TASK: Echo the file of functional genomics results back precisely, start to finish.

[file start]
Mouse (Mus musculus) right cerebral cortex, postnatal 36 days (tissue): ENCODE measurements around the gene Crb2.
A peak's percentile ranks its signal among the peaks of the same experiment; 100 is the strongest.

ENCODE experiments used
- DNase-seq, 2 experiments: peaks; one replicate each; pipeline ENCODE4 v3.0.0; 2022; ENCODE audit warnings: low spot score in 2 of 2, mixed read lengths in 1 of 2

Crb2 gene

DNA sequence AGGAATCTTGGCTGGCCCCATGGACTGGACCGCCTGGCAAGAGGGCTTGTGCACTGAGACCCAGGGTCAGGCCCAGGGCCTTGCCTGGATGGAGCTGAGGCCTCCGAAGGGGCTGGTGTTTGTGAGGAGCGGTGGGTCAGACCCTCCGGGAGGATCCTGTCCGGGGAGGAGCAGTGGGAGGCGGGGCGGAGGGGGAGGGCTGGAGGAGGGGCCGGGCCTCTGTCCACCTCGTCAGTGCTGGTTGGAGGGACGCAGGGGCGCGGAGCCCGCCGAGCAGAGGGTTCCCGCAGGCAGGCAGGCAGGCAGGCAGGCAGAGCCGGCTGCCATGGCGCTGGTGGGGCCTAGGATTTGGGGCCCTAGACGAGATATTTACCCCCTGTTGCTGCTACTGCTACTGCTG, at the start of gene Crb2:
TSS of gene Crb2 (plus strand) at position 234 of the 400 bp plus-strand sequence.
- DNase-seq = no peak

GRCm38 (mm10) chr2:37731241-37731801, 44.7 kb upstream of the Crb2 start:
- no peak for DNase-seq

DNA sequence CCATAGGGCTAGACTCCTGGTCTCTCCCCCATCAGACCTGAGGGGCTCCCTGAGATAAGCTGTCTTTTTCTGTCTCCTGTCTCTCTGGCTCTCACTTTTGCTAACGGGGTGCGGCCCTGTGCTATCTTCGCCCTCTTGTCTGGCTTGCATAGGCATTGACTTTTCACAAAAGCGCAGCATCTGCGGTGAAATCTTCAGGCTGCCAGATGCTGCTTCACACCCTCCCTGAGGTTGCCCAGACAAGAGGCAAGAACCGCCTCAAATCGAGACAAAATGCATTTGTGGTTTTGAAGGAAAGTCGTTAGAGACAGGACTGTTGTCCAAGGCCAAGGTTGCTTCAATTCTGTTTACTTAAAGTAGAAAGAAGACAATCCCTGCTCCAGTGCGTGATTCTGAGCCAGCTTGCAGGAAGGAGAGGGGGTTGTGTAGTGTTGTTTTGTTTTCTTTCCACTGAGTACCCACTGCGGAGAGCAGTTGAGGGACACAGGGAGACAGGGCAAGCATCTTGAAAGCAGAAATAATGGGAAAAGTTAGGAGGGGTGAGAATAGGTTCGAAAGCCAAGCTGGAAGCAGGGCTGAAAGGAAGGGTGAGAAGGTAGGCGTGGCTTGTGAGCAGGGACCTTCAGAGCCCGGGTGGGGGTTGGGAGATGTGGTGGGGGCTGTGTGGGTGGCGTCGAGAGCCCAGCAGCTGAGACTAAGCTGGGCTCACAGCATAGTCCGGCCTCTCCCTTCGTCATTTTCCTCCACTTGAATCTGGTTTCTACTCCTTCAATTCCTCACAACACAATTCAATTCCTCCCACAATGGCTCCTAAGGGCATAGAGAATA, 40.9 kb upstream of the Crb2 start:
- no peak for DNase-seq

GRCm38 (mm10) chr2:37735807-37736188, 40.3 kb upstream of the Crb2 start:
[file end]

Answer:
Mouse (Mus musculus) right cerebral cortex, postnatal 36 days (tissue): ENCODE measurements around the gene Crb2.
A peak's percentile ranks its signal among the peaks of the same experiment; 100 is the strongest.

ENCODE experiments used
- DNase-seq, 2 experiments: peaks; one replicate each; pipeline ENCODE4 v3.0.0; 2022; ENCODE audit warnings: low spot score in 2 of 2, mixed read lengths in 1 of 2

Crb2 gene

DNA sequence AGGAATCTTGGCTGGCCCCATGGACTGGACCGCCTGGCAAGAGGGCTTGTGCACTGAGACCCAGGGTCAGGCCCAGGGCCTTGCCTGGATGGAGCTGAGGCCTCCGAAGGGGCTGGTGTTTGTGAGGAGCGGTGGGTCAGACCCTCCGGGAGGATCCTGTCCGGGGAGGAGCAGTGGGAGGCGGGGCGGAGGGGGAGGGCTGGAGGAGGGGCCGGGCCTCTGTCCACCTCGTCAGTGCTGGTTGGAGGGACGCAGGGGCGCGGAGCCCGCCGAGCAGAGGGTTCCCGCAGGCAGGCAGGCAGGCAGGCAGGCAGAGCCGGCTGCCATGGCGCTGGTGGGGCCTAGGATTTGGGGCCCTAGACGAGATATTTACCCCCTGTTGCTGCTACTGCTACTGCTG, at the start of gene Crb2:
TSS of gene Crb2 (plus strand) at position 234 of the 400 bp plus-strand sequence.
- DNase-seq = no peak

GRCm38 (mm10) chr2:37731241-37731801, 44.7 kb upstream of the Crb2 start:
- no peak for DNase-seq

DNA sequence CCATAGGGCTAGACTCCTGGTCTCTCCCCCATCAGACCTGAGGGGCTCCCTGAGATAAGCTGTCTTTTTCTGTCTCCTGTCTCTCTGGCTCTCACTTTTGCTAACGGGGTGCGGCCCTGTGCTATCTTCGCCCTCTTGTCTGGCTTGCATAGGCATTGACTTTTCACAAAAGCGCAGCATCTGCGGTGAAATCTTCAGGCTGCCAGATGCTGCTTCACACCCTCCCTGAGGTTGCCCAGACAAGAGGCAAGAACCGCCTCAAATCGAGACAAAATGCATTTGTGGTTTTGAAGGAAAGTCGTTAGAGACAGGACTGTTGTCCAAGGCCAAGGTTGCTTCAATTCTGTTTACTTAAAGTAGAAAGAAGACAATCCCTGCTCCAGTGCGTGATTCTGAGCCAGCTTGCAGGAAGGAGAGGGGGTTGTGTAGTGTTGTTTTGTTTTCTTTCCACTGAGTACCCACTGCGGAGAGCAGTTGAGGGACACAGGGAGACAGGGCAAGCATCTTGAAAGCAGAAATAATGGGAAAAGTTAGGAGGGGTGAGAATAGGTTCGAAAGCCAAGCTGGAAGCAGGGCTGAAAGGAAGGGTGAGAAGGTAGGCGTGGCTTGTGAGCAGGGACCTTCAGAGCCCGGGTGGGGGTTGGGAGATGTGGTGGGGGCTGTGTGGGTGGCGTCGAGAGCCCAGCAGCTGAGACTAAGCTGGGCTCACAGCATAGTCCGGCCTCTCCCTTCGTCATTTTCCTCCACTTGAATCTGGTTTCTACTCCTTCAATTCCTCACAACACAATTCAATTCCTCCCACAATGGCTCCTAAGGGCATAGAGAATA, 40.9 kb upstream of the Crb2 start:
- no peak for DNase-seq

GRCm38 (mm10) chr2:37735807-37736188, 40.3 kb upstream of the Crb2 start: